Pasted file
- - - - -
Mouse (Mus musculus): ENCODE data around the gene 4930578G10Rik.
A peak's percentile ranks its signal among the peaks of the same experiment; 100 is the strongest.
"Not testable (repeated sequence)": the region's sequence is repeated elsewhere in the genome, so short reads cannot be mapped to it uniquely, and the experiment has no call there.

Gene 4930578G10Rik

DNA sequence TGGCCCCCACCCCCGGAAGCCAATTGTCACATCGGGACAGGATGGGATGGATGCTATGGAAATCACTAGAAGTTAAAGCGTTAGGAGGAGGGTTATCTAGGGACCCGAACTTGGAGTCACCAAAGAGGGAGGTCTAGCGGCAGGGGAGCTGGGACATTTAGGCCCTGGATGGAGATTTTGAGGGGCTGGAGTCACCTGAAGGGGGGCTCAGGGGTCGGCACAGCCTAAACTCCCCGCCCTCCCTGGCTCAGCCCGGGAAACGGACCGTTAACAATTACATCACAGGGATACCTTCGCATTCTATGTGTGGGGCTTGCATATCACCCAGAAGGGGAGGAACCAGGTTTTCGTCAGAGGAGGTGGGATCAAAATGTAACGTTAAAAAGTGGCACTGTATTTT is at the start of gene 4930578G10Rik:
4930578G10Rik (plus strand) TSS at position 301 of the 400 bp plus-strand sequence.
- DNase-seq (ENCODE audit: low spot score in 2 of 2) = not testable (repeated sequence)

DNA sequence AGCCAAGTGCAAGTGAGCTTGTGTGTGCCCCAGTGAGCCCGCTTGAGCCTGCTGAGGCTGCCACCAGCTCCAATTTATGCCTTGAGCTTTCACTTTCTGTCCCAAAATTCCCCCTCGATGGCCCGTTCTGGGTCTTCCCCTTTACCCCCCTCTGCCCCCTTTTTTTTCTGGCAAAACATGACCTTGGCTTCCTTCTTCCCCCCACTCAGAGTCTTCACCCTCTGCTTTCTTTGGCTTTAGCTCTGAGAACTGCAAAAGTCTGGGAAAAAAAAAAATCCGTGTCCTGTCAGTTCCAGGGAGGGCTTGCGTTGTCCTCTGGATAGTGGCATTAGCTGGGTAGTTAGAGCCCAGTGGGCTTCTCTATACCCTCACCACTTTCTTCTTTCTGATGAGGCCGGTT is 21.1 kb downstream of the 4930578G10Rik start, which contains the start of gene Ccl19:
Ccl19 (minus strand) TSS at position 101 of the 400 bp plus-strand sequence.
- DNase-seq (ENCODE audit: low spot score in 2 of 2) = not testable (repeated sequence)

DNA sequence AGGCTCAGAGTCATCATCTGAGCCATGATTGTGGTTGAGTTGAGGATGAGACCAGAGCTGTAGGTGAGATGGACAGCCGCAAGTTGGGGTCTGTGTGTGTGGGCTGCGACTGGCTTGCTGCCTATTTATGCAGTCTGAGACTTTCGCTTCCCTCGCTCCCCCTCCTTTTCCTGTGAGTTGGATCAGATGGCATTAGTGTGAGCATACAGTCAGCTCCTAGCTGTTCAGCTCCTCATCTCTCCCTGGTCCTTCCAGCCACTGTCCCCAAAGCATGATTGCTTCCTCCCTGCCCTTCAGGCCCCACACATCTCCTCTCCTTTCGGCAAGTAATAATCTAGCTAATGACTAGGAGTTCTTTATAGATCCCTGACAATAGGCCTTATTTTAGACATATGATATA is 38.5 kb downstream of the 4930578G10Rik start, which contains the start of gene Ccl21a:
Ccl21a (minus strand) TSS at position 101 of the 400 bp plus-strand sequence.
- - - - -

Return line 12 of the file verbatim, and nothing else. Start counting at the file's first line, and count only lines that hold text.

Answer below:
Ccl21a (minus strand) TSS at position 101 of the 400 bp plus-strand sequence.